October 2014 Issue - page 4

Page 4
October 2014
PENNSYLVANIA EQUESTRIAN
Hardest Core Stuns Racing World in Arlington Million, Heads to Breeders' Cup
by Terry Conway
Roll cameras. A relatively
unknown local owner, trainer
and jockey team up with Hard-
est Core to challenge a superb
field of turf runners including
the reigning Breeders' Cup Turf
champion in the 32nd edition of
the famed Arlington Million in
Chicago.
In the compelling back
stories that often that illuminate
the horse racing world, few can
match that of Hardest Core.
The four-year-old son of 2007
Kentucky Derby runner-up Hard
Spun is conditioned by former
jump jockey Eddie Graham at
his small farm outside Union-
ville, Pa. where the dark bay
colt battled for his life last fall.
Purchased as a three-year old
at the 2013 Keeneland Sale by
steeplechase horse owner Greg
Bentley for $210,000, Hardest
Core was a 30th birthday present
for Bentley's son Andrew, who
has Downs Syndrome.
In front of a crowd of
31,164, Hardest Core stunned the
racing world with his scintillating
victory over a superb field of turf
runners to win the purse of $1
million in the 1/4-mile test at Ar-
lington International Racecourse
on August 17. Closing outside
from third off the turn with
tremendous strides, Hardest Core
(11-1) stormed down the stretch
(a final quarter run in :23 2/5) to
The fact that Hardest Core is trained by a former Chester County jump jockey, comes from a two horse
stable, and nearly died from a castration gone wrong last year did not keep him from winning the
Arlington Million in Chicago in August. The Win and You’re In victory gave the gelding an automatic
berth and travel allowance to the $3 million Breeder’s Cup.
Photo by Four Footed Fotos
run down Side Glance, a Grade-1
winner in Australia and 9-5 favor-
ite Magician, winner of the 2013
Breeders' Cup Turf in the final
strides. Ridden by longtime Parx
jockey Erilus Vaz, it was Hardest
Core's first graded stakes score.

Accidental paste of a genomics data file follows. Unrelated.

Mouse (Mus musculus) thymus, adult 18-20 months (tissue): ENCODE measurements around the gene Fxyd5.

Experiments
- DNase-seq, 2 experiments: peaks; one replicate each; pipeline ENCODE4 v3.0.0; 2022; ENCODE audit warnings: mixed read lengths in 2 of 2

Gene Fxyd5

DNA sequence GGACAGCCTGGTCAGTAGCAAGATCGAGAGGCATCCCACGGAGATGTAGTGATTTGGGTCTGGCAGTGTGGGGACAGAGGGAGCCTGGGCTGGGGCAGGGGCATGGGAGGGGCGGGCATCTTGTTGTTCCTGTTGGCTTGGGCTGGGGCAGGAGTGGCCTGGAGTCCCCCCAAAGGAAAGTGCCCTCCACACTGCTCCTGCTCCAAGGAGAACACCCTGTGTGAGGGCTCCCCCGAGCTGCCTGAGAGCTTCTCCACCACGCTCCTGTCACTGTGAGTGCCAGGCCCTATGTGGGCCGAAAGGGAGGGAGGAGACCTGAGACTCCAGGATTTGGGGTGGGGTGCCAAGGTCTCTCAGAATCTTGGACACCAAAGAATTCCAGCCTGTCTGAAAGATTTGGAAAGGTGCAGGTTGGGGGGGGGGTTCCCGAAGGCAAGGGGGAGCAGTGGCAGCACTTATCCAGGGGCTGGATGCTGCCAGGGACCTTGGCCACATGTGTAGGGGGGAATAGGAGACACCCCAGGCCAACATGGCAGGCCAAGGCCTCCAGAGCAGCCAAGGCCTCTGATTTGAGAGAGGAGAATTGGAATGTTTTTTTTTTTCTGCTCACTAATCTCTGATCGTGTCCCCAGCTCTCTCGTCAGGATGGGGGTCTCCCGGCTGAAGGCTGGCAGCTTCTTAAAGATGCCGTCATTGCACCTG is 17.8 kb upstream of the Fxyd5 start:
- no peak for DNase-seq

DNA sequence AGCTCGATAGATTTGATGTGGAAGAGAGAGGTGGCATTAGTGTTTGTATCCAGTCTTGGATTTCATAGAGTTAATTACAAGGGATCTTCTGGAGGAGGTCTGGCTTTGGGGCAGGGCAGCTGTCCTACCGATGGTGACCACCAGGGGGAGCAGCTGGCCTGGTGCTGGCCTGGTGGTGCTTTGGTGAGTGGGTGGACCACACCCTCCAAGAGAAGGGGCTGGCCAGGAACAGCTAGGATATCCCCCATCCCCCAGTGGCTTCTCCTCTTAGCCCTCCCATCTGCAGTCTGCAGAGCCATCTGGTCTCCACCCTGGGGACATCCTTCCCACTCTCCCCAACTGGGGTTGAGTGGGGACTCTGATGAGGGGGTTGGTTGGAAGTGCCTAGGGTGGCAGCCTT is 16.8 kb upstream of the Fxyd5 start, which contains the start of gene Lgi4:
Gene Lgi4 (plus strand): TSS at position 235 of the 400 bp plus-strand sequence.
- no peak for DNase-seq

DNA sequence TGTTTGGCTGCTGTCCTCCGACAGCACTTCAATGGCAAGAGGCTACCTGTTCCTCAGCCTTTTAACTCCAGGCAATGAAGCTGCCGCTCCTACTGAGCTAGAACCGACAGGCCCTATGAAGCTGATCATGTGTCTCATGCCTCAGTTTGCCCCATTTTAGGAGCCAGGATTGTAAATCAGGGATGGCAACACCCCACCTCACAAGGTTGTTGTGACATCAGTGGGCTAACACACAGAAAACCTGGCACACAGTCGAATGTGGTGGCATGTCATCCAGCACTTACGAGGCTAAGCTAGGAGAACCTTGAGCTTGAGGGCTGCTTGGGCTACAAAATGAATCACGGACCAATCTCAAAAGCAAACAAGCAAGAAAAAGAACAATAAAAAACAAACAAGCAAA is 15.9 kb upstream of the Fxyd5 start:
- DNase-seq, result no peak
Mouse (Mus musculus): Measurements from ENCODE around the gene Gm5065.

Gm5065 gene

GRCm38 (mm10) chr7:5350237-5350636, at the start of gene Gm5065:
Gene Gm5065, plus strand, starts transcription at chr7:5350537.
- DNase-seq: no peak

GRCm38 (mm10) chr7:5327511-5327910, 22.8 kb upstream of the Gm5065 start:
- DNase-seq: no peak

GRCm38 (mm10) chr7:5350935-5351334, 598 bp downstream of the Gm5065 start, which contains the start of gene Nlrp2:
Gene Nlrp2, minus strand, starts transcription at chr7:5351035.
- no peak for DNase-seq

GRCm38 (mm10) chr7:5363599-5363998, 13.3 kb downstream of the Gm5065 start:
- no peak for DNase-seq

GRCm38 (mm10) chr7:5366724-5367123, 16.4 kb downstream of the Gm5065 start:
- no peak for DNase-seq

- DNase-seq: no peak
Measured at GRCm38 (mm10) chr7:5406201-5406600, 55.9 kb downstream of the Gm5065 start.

A resident of Unionville, Pa.,
Bentley is the CEO of a software
company in Exton, Pa. He has
been involved in racing since the
late 1990s, owning seven horses
overall. The family currently has
a two-horse stable.
With the victory Hardest
Core earned an automatic berth
with a travel allowance to the
$3 million Breeders Cup Turf at
Santa Anita Park on November 1,
as part of the Breeders' Cup "Win
and You're In" series. Primarily
a steeplechase trainer, Graham
is considering a $100,000 stakes
race at 1 1 /2-mile at Laurel
Racetrack in late September as a
prep for the BC Turf, or he may
train the horse on his farm up
to the 1 1/2-miles race that will
feature many of Europe's top turf
runners.
"Vaz rode with total confi-
dence, he believed the horse had
a good shot to win," said Graham
who has four steeplechase horses
in training and two on the flat--
Hardest Core and the filly Giant
Shadow.
"Arlington seems like a big
galloping course and (Hardest
Core) really liked it out there.
He's a very straightforward horse.
He'll let you know how he's
doing just by how he acts. We all
joke and call him the big strong
beast."
Surgery Gone Wrong
Still, the Arlington Million
wasn't Hardest Core's greatest
triumph. Last November he
was gelded at Graham's farm
not far from the Whip Tavern
in southern Chester County.
Things went terribly wrong
as Hardest Core developed
complications. Graham shipped
the colt to nearby New Bolton
Center where surgeons had to
cut out 18 feet of his intestines
to save his life.
"I turned him out the day
of his castration and he looked
great, but later he looked like
he was colicking," recalled
Graham, 43. "When I got to
him in the field his intestines
were coming out. It took seven
people to help get him up and
into a trailer. We weren't sure
he was going to get up, by some
miracle he did and we got him
over to New Bolton.
(Continued on page 13)
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